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  • Michael Braccia

Book review - 'Real Monsters' (Liam Brown)

Updated: Aug 4, 2019

In his author questionnaire at the end of the book, Liam Brown tells us that ‘Danny’s head was a pretty horrendous place to spend any amount of time.’ I can understand that. From the first few lines of the novel we are confronted by an aggressive, opinionated, macho young man who would be quite happy to go off to war with the intention of killing those of a different creed or colour in the name of defending the western world. This, Danny would attempt, while at the same time treating his wife like scum.

To avoid too many spoilers, I think it’s safe to say that the letter he is writing to his son is inspired. Throughout the novel, Liam manages to keep the narrative going, with Danny keeping the dialogue with his yet to be born child. The regular change of voice between Danny and Lorna is clever, keeping the story going between ‘home’ and the desert.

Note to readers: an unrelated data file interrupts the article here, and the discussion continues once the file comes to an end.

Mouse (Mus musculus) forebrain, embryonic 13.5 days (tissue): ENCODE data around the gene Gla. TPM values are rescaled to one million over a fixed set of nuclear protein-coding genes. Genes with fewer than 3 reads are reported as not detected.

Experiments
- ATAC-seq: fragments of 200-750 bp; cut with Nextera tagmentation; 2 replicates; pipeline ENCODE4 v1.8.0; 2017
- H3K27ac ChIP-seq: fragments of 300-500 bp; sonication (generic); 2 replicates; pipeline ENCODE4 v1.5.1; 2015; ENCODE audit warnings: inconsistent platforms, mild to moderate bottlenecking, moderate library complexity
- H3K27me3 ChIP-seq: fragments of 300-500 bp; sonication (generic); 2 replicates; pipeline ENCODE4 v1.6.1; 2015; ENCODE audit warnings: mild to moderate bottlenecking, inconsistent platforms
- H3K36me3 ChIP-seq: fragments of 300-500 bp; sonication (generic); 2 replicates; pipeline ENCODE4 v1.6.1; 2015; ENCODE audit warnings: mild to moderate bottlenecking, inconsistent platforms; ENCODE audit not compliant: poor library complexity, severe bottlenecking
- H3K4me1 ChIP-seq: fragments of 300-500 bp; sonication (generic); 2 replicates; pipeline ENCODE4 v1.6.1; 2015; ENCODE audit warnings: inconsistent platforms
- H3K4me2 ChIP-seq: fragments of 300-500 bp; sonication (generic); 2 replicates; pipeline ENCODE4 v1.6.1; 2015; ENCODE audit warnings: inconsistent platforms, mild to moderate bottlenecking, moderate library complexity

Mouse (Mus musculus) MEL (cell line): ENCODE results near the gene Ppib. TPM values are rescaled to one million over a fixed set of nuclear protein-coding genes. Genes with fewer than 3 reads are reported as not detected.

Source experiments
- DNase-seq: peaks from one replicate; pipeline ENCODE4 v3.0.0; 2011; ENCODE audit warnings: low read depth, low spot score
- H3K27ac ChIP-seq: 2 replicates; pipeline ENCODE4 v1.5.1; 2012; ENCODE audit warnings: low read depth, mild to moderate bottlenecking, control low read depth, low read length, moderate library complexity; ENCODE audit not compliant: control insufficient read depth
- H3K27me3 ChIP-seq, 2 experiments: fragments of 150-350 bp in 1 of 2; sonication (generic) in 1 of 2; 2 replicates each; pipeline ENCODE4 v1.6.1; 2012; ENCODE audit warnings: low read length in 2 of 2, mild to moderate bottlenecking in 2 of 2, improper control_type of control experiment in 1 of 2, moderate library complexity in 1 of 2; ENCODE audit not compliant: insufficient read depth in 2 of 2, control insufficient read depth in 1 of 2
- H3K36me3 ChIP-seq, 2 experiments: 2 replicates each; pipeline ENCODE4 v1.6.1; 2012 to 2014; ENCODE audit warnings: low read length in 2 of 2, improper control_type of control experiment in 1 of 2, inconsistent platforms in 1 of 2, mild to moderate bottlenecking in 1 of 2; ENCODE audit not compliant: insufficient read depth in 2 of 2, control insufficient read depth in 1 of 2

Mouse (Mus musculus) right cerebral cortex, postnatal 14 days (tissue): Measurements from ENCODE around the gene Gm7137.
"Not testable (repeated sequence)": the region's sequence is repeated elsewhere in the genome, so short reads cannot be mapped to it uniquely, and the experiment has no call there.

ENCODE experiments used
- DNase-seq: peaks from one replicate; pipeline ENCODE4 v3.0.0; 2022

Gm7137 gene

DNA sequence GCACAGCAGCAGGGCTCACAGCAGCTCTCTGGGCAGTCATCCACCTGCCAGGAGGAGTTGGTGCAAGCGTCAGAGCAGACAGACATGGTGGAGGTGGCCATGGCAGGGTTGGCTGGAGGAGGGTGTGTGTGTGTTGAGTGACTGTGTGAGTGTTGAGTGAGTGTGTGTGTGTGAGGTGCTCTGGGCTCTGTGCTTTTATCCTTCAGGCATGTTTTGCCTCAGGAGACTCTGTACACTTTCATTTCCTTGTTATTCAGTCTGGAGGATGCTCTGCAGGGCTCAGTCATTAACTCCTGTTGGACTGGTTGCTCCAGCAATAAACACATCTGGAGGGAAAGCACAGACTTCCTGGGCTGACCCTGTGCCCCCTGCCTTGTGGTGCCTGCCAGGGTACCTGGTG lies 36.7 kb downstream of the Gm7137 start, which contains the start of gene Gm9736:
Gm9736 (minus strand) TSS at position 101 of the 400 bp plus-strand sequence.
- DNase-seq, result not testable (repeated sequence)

At first I found the writing style rather rough, but quickly realised it had to be. This was Danny talking (interspersed with Lorna’s innermost thoughts) and Liam let the character run to carry out despicable deeds. A difficult book to write (I would not be capable of writing such a book) and not easy for some people to read. However, Liam deserves enormous credit for his achievement. He had a story to tell, and he told it. Amazing effort for a debut novel.

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